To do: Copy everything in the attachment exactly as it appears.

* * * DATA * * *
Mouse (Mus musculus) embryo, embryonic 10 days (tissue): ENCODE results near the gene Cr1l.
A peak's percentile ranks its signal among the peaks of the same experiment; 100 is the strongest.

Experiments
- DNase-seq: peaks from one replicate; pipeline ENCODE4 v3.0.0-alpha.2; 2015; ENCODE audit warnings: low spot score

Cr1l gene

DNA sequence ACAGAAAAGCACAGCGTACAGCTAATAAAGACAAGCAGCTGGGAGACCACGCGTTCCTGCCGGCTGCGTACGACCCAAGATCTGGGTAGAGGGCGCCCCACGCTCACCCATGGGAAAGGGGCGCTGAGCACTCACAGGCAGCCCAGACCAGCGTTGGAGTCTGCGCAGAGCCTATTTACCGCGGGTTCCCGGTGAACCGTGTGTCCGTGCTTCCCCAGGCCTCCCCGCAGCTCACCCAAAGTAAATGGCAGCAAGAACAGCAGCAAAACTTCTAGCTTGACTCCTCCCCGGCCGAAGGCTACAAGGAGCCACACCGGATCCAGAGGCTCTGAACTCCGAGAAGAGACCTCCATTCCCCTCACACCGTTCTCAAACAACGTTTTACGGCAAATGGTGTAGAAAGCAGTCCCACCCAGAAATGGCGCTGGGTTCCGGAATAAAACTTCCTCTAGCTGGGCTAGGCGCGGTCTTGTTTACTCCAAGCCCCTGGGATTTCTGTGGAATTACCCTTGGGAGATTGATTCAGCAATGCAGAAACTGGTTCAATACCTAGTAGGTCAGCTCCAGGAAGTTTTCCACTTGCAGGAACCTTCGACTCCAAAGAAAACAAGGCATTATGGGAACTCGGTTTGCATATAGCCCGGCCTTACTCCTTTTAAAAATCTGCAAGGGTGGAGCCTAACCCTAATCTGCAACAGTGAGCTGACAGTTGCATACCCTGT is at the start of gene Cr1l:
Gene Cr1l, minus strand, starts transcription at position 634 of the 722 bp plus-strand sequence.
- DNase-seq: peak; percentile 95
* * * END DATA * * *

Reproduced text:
Mouse (Mus musculus) embryo, embryonic 10 days (tissue): ENCODE results near the gene Cr1l.
A peak's percentile ranks its signal among the peaks of the same experiment; 100 is the strongest.

Experiments
- DNase-seq: peaks from one replicate; pipeline ENCODE4 v3.0.0-alpha.2; 2015; ENCODE audit warnings: low spot score

Cr1l gene

DNA sequence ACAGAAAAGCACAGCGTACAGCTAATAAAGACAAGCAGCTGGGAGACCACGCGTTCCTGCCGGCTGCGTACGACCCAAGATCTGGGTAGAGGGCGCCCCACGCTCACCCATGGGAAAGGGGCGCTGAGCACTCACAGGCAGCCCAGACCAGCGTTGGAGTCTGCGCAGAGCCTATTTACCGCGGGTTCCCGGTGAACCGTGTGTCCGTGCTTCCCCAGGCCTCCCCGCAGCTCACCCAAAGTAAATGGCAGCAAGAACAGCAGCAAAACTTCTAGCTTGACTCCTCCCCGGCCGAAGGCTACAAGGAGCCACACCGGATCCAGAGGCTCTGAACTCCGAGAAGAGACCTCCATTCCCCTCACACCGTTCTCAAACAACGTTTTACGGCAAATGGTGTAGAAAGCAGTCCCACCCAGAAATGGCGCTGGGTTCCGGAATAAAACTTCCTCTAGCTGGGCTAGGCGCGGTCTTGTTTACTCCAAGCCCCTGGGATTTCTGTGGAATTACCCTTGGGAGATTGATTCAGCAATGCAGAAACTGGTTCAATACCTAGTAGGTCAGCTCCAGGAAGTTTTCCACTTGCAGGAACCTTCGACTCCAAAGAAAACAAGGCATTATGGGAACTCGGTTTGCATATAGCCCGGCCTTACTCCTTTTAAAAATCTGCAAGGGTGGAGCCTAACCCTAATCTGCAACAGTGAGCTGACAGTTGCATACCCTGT is at the start of gene Cr1l:
Gene Cr1l, minus strand, starts transcription at position 634 of the 722 bp plus-strand sequence.
- DNase-seq: peak; percentile 95